I've been spending more time drawing and a little more time working with the colored pencils. I have found that there is a lot of flex using colored pencils that makes it more like painting and not just drawing, although the drawing is also necessary. Oh, you can trace and transfer the tracing to paper and color or paint the drawing in, but I've always preferred to rely on freehand drawing. My skills, as I've said before are rusty through disuse, but they are basically intact without too much rust needing to be brushed -- or banged -- off. That at least is comforting. I had worried I had lost even that much ability. Good thing something has remained.
The following are a few preliminary sketches and some color experiments with the colored pencil. I still have so much to learn -- and relearn -- but I'm getting there. As one friend reminded me, the only way to resurrect one's skills is to practice, practice, practice. I believe I may even have mentioned it in previous posts.
I am excited about delving into the realms of transparent objects (glass, water, etc.) and discovering how to do glazes and washes with colored pencil, which will also require the use of solvents and oils. Not oil paints, but mineral oil, like baby oil, especially where the Faber Castell colored pencils are involved. And now, on with the show -- sort of.
In one class I am taking, the assignment was to paint a couple of cherries. I'm afraid my shadows are too dark, but it was a first try. I will redo them when I get the time. It's a good start -- not great but good. Must start somewhere.
In another class, the assignment was to have fun with the circles. And I did. To me, circles mean more than just circles and spheres. Sometimes they can be olives or eyes looking through a hole in a wall or through a hole in the door. The triangular white infiltration on the left side is light from the window shining on the paper. That's actual natural sunlight streaming onto the page and not, as I first believed, a fault in the camera from when I installed new batteries. Murphy's law -- or, if you prefer, Murpy's law. They are the same thing after all.
As always, if you click on the pictures you might even get a better view of the drawing. It's not bad for a first sketch, especially when considering it has been a couple of decades since I picked up a pencil to draw anything, let alone portraits. It's rough, but it's down on paper.
The debris in the picture behind and around the sketch is my cluttered desk and art supplies. I need a studio, but this will work for a start. Again, have to start somewhere -- and I'm not even finished buying what I need to draw and paint with. Yes, you do actually paint with colored pencils. You can draw with them, but the finished product is painted in a sense, so drawing with colored pencils -- as opposed to using them on a coloring book, especially when you've drawn the images -- is painting. Colored pencil is just another painting medium. Ask any artist.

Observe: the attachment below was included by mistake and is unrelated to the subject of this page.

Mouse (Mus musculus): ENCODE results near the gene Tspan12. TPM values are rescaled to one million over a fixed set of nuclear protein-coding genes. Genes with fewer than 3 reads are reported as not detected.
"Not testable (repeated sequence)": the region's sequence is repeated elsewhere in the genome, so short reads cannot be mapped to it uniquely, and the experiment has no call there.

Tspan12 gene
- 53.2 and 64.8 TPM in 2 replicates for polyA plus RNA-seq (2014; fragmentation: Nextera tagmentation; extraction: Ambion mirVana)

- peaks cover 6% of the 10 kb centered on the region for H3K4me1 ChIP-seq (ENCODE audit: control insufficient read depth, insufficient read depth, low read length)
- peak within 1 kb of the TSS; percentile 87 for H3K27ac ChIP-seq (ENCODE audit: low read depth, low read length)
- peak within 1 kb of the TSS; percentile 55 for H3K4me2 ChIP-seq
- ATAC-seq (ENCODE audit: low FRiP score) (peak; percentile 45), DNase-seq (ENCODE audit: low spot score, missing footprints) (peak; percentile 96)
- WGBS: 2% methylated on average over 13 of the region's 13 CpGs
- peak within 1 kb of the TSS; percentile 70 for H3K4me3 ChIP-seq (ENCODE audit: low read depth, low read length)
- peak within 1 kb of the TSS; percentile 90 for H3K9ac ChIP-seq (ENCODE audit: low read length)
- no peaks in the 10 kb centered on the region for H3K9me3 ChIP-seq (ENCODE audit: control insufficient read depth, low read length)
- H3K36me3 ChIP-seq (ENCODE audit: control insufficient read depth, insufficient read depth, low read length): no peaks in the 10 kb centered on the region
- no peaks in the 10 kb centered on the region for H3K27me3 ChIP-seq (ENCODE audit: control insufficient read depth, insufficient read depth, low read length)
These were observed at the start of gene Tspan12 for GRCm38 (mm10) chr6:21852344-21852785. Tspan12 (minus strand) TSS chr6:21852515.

The final indulgence I will ask of you is a sketch in the truest sense with graphite pencil of my grandchildren, Sierra and Connor, my son's twins. The picture is before Easter the year Connor died modeling the clothes I sent them for Easter.
Connor is the handsome little fella on the right and Sierra is obviously the drugged-out looking Pebbles-looking beauty on the left. The colored sphere in the lower right corner beneath Connor is a sphere I was working on when I decided to take these pictures. I may share it at another time when I've finished the other spheres on the page for that particular assignment.
One thing I had forgotten over the years is how much I enjoyed sketching and painting and observing the world closely the way I once did. An artist notices all kinds of details, like Sierra's drugged out appearance and the redness of her nose and upper lip where it has been repeatedly wiped and the way Connor's jaw line is so much like my sons (including his father of course), but also his grandfather, my ex-husband, Dave. I drew Dave many times when we were married and Connor has the same rounded and somewhat fat jaw, as a child of 2 years old would have. Sierra also has baby fat and the same rounded jaw line.
I'm not happy with the eyes or Connor's nose, but that is what practice is for, smoothing out the flaws and becoming better at drawing. These likenesses are fair to middling and not too awful (no, compliments are not being fished for here) and that is a step in the right direction.
Click on the photos to get a closer view.
That is all. Disperse.